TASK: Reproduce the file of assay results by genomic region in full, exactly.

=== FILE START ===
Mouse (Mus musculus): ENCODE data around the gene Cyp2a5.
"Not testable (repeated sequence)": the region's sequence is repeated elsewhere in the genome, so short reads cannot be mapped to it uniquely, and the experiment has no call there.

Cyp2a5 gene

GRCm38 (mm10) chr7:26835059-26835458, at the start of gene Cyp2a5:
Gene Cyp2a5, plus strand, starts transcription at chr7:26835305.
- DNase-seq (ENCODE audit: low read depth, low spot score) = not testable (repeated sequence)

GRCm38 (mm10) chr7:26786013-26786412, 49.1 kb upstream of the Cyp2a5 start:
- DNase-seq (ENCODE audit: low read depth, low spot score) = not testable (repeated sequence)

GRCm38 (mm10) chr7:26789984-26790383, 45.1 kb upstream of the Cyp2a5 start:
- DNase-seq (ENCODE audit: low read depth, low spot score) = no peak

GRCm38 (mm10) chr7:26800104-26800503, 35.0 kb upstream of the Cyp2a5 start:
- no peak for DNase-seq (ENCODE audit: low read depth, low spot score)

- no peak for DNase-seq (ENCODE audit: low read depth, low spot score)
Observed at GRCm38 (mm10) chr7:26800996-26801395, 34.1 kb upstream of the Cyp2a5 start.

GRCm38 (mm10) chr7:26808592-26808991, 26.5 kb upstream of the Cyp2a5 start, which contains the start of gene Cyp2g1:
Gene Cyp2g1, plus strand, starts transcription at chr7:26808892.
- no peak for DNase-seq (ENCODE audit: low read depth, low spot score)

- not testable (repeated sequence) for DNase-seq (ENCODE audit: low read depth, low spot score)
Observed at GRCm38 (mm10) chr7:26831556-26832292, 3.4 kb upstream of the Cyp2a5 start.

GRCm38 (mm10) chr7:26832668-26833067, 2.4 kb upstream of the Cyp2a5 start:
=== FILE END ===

Mouse (Mus musculus): ENCODE data around the gene Cyp2a5.
"Not testable (repeated sequence)": the region's sequence is repeated elsewhere in the genome, so short reads cannot be mapped to it uniquely, and the experiment has no call there.

Cyp2a5 gene

GRCm38 (mm10) chr7:26835059-26835458, at the start of gene Cyp2a5:
Gene Cyp2a5, plus strand, starts transcription at chr7:26835305.
- DNase-seq (ENCODE audit: low read depth, low spot score) = not testable (repeated sequence)

GRCm38 (mm10) chr7:26786013-26786412, 49.1 kb upstream of the Cyp2a5 start:
- DNase-seq (ENCODE audit: low read depth, low spot score) = not testable (repeated sequence)

GRCm38 (mm10) chr7:26789984-26790383, 45.1 kb upstream of the Cyp2a5 start:
- DNase-seq (ENCODE audit: low read depth, low spot score) = no peak

GRCm38 (mm10) chr7:26800104-26800503, 35.0 kb upstream of the Cyp2a5 start:
- no peak for DNase-seq (ENCODE audit: low read depth, low spot score)

- no peak for DNase-seq (ENCODE audit: low read depth, low spot score)
Observed at GRCm38 (mm10) chr7:26800996-26801395, 34.1 kb upstream of the Cyp2a5 start.

GRCm38 (mm10) chr7:26808592-26808991, 26.5 kb upstream of the Cyp2a5 start, which contains the start of gene Cyp2g1:
Gene Cyp2g1, plus strand, starts transcription at chr7:26808892.
- no peak for DNase-seq (ENCODE audit: low read depth, low spot score)

- not testable (repeated sequence) for DNase-seq (ENCODE audit: low read depth, low spot score)
Observed at GRCm38 (mm10) chr7:26831556-26832292, 3.4 kb upstream of the Cyp2a5 start.

GRCm38 (mm10) chr7:26832668-26833067, 2.4 kb upstream of the Cyp2a5 start: